Here are 10 things you should know for Monday, Nov. 16:
1. — U.S. stock futures were rising Monday, while European stocks were mixed in choppy trading following the terrorist attacks in Paris on Friday that left at least 129 people dead. Stocks in Paris fell initially on Monday but have pared losses to trade mostly flat.
Asian shares ended Monday’s session mostly lower.
2. — The economic calendar in the U.S. on Monday includes the Empire State Manufacturing Index for November at 8:30 a.m. EST.
3. — U.S. stocks fell last week as the market grappled with the idea that interest rates are likely to rise next month.
Stocks snapped a six-week winning streak, with the S&P 500 finishing down 3.6% for the week, the Dow Jones Industrial Average declining 3.7%, and the Nasdaq falling 4.3%.
The deal would create the world’s largest hotel company. Combined, the companies would operate or franchise more than 5,500 hotels with 1.1 million rooms worldwide, Marriott and Starwood said in a joint press release.
The total consideration to be paid by Marriott totals $12.2 billion consisting of $11.9 billion of Marriott International stock, and $340 million of cash.
Starwood said in April that its board was exploring strategic options for the hotel company.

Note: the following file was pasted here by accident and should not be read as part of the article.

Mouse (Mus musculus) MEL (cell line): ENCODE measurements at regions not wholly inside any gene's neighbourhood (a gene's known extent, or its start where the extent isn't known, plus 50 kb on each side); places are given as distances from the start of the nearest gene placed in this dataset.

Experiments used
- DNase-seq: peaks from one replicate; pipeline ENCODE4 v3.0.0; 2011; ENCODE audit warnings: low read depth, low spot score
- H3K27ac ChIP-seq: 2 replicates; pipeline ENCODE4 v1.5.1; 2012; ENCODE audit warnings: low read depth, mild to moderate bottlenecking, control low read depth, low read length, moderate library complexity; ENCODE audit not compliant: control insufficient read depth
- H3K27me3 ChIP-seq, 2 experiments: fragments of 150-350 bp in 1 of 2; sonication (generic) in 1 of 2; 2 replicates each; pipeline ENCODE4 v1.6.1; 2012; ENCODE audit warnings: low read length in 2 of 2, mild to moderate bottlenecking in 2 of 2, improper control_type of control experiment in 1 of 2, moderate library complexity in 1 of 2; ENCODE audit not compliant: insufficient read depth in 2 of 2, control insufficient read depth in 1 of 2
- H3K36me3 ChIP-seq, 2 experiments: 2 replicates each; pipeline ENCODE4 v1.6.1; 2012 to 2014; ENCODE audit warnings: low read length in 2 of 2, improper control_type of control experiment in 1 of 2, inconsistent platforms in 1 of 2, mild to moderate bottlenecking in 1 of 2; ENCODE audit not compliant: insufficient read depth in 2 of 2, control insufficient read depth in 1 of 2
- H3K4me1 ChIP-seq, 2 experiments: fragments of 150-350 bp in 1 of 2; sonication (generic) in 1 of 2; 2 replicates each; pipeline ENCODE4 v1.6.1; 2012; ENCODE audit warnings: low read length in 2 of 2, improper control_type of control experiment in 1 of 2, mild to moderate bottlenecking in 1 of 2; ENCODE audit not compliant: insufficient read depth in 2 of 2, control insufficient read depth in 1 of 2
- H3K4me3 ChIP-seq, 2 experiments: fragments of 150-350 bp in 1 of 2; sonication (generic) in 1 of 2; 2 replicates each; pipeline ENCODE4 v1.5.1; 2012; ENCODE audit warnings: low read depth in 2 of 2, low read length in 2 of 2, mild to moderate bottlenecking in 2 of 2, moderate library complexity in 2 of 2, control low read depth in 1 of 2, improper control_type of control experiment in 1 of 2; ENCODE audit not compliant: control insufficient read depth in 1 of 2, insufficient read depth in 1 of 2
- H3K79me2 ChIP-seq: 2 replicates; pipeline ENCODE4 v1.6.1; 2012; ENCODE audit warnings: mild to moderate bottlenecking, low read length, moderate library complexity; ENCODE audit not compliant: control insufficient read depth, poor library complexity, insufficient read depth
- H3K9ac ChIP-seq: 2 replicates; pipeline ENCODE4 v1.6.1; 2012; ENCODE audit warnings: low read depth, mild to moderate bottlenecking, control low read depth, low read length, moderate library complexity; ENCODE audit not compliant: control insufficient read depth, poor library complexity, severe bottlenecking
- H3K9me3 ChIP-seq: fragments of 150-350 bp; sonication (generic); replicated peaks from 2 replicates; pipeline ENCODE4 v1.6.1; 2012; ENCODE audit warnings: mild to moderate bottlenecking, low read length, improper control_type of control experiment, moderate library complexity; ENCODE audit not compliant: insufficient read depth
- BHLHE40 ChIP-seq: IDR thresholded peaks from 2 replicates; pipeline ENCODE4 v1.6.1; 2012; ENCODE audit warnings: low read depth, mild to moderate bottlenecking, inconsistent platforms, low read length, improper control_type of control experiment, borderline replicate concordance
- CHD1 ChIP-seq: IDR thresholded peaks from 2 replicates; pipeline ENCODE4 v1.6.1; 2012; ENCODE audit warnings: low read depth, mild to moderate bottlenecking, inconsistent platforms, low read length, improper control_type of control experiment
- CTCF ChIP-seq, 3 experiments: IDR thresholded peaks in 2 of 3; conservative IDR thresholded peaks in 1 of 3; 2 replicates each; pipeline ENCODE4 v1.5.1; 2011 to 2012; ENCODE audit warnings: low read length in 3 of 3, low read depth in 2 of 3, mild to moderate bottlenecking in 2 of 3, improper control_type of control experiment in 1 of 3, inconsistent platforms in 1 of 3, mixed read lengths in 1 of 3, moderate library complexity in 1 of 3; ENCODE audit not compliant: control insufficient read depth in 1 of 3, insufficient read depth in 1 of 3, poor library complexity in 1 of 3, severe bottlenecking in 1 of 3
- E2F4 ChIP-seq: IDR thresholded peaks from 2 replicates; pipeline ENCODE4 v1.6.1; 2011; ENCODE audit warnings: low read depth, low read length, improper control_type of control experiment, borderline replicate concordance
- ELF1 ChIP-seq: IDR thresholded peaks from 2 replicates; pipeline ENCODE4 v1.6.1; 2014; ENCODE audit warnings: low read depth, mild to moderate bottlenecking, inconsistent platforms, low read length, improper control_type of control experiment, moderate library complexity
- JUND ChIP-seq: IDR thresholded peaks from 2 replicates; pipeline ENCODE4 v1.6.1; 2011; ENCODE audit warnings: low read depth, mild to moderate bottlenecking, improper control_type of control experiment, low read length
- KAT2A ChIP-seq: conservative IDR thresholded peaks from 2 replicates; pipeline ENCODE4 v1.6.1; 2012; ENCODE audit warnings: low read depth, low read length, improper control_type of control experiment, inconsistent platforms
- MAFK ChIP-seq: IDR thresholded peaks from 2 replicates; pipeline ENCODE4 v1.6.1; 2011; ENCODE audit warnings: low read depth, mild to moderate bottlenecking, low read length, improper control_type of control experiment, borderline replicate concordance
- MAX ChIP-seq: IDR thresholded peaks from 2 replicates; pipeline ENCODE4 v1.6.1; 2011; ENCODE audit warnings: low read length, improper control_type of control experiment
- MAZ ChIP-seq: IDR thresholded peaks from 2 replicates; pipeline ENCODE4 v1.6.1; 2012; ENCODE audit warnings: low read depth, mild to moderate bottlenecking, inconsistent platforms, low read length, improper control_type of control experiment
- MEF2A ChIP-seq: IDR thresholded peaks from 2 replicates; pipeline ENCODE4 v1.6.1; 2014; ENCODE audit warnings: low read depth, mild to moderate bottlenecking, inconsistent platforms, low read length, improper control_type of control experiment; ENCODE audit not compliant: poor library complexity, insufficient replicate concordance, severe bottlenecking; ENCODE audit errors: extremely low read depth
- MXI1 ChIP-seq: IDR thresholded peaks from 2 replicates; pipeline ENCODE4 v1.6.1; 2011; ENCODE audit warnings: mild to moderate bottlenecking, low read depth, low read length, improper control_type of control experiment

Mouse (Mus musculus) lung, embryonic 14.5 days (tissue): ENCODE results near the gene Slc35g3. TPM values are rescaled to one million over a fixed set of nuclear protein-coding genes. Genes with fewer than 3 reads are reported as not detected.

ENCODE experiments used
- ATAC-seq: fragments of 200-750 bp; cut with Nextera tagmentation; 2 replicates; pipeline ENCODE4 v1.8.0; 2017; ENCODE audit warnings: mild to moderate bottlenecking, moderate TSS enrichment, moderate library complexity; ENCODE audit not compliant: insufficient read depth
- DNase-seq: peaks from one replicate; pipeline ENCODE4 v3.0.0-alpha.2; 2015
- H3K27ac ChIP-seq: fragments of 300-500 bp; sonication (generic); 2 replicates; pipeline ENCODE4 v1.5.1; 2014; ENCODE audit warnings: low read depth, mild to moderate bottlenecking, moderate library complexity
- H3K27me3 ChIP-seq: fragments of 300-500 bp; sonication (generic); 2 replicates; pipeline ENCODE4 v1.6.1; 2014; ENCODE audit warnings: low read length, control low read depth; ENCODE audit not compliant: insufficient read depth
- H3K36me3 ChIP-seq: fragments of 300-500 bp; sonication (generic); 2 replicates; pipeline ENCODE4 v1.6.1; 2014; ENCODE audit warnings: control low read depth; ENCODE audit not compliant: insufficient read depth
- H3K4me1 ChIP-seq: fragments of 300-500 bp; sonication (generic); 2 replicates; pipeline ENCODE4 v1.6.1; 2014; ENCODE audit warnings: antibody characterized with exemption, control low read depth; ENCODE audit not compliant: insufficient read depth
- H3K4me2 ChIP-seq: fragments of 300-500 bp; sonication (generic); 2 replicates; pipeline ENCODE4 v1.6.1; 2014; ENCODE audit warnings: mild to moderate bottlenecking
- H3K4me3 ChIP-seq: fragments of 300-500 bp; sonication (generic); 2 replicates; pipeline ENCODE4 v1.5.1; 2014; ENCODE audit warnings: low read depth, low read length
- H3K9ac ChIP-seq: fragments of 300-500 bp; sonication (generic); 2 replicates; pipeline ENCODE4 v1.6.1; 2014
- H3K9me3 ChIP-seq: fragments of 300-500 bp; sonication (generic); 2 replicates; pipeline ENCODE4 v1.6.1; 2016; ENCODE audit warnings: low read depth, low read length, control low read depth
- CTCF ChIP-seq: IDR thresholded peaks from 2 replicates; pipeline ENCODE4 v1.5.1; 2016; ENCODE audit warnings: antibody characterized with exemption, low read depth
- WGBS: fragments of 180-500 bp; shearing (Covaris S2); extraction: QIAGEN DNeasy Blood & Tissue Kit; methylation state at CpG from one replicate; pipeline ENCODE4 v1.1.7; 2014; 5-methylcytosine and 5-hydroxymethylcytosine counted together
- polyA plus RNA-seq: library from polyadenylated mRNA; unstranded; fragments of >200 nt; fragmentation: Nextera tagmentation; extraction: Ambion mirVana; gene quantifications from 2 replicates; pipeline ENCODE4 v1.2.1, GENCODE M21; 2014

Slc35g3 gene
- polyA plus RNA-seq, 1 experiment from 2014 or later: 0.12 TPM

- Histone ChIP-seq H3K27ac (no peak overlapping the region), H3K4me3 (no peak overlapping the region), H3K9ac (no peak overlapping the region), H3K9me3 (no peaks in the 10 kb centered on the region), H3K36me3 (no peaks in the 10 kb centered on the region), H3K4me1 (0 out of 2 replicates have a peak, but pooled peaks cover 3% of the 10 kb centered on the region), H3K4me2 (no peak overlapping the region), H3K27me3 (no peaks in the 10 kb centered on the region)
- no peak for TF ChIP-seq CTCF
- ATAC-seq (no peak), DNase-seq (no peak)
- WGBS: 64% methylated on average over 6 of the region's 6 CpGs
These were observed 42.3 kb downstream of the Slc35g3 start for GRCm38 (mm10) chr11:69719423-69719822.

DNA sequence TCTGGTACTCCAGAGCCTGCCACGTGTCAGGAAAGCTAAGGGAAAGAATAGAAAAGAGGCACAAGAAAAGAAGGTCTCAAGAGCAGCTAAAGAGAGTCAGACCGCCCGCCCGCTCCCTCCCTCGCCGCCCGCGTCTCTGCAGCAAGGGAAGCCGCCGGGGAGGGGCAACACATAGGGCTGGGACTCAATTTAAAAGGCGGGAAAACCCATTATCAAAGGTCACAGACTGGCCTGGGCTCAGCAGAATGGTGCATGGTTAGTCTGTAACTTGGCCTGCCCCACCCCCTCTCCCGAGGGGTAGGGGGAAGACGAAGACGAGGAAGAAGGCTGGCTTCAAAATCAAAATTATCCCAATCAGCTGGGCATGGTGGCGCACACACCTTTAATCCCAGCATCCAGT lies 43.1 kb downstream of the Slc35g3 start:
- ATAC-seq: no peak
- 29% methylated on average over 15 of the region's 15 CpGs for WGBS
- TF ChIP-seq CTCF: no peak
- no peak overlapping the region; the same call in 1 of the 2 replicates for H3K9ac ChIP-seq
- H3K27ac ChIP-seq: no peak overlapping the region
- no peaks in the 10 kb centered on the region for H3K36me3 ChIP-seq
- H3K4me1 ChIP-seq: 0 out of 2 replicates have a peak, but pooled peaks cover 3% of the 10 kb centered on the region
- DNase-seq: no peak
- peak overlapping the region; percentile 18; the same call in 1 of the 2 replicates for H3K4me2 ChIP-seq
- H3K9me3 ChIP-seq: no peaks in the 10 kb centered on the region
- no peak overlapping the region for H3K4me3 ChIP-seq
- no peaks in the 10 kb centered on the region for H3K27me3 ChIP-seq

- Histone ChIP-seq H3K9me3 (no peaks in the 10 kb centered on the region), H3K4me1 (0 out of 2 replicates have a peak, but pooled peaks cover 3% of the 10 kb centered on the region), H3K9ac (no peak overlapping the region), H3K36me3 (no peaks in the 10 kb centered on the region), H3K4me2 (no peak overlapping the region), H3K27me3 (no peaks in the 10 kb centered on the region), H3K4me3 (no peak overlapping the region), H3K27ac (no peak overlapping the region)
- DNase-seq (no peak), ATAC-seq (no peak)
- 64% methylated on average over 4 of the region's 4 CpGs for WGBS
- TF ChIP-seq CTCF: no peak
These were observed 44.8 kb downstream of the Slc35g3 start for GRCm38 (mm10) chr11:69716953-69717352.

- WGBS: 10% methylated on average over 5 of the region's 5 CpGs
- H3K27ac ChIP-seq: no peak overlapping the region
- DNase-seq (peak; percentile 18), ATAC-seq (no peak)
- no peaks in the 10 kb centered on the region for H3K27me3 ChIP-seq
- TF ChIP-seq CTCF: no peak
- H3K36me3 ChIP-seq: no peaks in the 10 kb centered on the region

Marriott shares rose 1% in premarket trading while Starwood declined 0.9%.
5. — The stocks of most travel-related companies were falling Monday following the terror attacks in Paris on Friday.
Sumitomo Mitsui Financial Group’s leasing arm and Shinsei Bank will both continue discussions with GE to buy the Japanese operation, after submitting binding bids this month, according to the person. The bids valued the GE commercial-lending and leasing operation at nearly $5 billion, the person told the Journal.
GE placed the Japanese business up for sale this year, and several Japanese financial institutions expressed interest, according to the newspaper.
7. — Brent Saunders, CEO of Allergan (AGN) , which is in talks about selling itself to Pfizer (PFE) to form the world’s largest drugmaker, told the Financial Times that any attempt by the Obama administration to block a deal aimed at cutting a company’s tax bill would be a “short-sighted intervention.”
Pfizer is in negotiations to buy Dublin-based Allergan in what would be the biggest ever “tax inversion” — allowing the company to report much lower tax costs by moving its domicile to Ireland. The move would create a company with a value of more than $330 billion.
“It would be a short-sighted intervention by politicians if they were to intervene,” Saunders told the FT. ” What has to happen is the U.S. has to create a competitive environment for companies that want to compete here on a global scale.”